Sunday, May 7, 2017

Fleeing Beauty



With so many books out there, one of the challenges for any writer is to come up with a distinctive name. You want something that will capture a reader’s eye as they are browsing through the racks at a book store or scrolling through titles online. It’s been one of my goals to create something that ties in with the story yet makes it stand out from the herd.

One of my best efforts to date is “Fleeing Beauty”.  This is the third book in the Jamie Richmond series.  Truth be told, I was about halfway through the first draft when the name hit me like a jolt of electricity.  In the novel, Jamie and her small circle of friends are opening crates of her late father’s sculptures that have been stored away for years. The title was also one of the pieces he created. A good connection to the story and something distinctive. But where did the name originally come from?

Along with everything else, I’m a gym rat. Usually 3 days a week you’ll find me at the nearest gym, burning a few calories, working up a good sweat and clearing my head.  One day while exercising, I noticed an attractive young woman on a treadmill in front of me. She started out at a brisk walk then quickly cranked up the speed, as if she were in a race. Or running away. My imagination kicked in. She was fleeing.  Blonde shoulder length hair was streaming out behind her. The image stuck. Later on I would use that to describe the sculpture.

Oddly, that was the only time I saw this young woman at the gym. I keep looking for her, just to say thanks for helping me come up with the title. Maybe she moved away or was only visiting the area. But as Chuck Berry once said, “it goes to show you never can tell.”

Here’s an excerpt from “Fleeing Beauty” where Jamie and her friends are unpacking one of the sculptures and it all came together.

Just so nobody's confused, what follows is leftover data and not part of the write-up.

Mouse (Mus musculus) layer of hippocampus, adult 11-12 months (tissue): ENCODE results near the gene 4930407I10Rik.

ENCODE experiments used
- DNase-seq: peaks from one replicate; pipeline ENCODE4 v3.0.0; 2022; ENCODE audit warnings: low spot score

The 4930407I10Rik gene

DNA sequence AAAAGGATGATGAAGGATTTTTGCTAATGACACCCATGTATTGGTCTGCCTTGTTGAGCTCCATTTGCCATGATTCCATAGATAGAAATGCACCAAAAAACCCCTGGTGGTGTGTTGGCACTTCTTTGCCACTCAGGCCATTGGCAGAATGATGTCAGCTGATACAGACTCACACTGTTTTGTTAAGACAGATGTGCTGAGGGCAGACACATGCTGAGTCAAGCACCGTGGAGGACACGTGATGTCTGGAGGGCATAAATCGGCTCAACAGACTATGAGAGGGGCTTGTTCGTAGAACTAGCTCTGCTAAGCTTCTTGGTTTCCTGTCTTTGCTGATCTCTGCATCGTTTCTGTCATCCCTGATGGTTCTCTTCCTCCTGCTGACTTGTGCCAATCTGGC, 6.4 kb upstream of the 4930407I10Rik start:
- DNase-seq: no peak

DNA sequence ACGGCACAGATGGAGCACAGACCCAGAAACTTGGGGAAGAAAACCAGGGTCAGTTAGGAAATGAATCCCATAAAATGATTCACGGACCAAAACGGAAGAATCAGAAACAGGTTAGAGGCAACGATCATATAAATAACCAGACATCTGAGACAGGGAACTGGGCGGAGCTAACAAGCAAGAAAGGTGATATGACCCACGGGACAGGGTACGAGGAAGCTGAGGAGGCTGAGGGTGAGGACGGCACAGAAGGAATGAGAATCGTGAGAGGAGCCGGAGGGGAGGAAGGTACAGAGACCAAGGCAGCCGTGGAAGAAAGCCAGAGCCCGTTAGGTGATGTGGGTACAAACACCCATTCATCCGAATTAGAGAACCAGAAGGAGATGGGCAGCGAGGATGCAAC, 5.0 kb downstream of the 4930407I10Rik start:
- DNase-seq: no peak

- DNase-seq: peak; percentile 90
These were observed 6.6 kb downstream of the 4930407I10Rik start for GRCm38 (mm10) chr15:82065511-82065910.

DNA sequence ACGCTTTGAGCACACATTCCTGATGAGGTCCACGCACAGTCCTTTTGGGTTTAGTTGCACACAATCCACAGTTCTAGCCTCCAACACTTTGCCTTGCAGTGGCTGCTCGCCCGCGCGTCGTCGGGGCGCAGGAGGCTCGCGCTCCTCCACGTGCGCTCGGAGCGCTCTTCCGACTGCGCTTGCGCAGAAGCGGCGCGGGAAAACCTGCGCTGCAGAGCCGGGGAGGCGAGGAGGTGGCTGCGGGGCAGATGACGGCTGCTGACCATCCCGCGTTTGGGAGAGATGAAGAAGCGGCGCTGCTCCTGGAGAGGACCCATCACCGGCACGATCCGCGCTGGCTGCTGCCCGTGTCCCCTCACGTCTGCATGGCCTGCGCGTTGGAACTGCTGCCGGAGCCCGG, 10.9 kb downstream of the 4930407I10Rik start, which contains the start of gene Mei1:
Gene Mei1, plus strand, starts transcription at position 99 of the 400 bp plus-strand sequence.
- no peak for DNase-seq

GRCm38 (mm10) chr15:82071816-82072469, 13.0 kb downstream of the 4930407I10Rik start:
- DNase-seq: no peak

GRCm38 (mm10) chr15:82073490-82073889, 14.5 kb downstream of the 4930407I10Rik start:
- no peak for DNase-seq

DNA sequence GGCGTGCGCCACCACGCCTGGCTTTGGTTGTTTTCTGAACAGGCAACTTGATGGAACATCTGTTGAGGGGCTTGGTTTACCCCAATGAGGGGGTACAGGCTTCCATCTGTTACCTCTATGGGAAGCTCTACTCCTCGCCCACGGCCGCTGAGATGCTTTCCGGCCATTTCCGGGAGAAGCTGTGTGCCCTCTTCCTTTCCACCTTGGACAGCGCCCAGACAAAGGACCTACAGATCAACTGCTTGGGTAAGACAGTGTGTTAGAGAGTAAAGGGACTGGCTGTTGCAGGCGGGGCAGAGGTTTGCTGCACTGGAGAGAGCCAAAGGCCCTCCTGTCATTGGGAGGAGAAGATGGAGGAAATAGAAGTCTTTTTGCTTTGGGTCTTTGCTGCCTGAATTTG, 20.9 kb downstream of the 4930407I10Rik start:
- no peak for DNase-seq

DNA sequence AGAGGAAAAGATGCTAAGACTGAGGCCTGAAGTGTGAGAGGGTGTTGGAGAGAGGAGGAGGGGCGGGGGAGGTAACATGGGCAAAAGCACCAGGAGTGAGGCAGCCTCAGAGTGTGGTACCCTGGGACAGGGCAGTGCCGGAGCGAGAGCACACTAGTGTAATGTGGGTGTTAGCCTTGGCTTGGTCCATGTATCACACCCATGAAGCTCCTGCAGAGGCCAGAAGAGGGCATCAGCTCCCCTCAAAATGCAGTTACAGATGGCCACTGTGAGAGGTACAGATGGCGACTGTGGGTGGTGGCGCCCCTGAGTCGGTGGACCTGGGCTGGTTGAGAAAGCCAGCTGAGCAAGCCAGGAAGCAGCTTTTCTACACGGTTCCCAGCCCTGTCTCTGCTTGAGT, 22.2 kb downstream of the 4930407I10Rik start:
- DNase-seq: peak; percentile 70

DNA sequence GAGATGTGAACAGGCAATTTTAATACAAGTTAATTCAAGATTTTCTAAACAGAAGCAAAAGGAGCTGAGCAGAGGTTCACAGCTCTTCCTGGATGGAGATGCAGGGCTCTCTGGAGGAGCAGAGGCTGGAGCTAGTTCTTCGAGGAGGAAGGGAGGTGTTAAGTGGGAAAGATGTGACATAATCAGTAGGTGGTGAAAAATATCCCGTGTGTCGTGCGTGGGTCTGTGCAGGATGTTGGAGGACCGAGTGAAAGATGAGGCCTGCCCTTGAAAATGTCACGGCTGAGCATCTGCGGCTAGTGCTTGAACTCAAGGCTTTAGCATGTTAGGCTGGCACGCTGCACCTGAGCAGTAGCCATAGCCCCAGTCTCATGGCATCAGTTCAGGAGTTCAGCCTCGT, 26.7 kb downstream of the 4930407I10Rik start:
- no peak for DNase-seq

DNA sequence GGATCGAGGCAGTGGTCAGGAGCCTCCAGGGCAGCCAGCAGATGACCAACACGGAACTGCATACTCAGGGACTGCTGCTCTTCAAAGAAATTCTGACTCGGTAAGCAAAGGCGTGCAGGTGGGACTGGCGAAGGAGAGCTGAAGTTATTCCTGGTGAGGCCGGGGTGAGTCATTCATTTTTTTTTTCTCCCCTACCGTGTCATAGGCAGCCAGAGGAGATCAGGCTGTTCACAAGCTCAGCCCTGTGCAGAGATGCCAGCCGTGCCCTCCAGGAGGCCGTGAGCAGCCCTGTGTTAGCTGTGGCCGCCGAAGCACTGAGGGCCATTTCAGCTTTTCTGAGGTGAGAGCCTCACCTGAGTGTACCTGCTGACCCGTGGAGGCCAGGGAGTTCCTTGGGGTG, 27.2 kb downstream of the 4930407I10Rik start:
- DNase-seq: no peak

This sculpture was titled “Fleeing Beauty”. 

It was a woman caught in the act of running. Tendrils of slender marble in various lengths and thicknesses extended from her head, as if they were locks of hair billowing out behind her. Part of her face was obscured, turned against her shoulder as if attempting to hide her features from whoever was chasing her. The woman’s body was voluptuous, full of dangerous curves. There was something haunting about this piece. The guys became quiet, which was unusual. Linda slowly moved around it, taking pictures. 

“Holy shit,” Ian muttered. 

“Watch your language,” Malone said, cuffing him lightly on the back on the head. 

“How did he do that?” Ian said, taking a step away. “She looks real.” 

“She looks alive,” Malone said. 

“Check the file,” I suggested. 

None of us could take our eyes off the sculpture. 

We spread the file out on the worktable. There were pictures of a woman standing in front of a drop cloth. She was blonde, with an impish smile on her face. She could have been in her early to middle twenties. It was impossible to tell how tall she was. Her figure was eye catching, with a tiny waist and rounded hips. Most of the pictures showed her in a one-piece bathing suit. There was one where she wore a sheer negligee. There were shots of her standing on a pedestal, others with her arms outstretched, and still others where she was looking over her shoulder. In a couple of photos he must have used a fan to blow her hair back.

“She’s a doll,” Ian said. 

“Jamie, I think this is the most beautiful thing I’ve ever seen,” Linda said softly. 

“You’ll get no argument from me.” 






 

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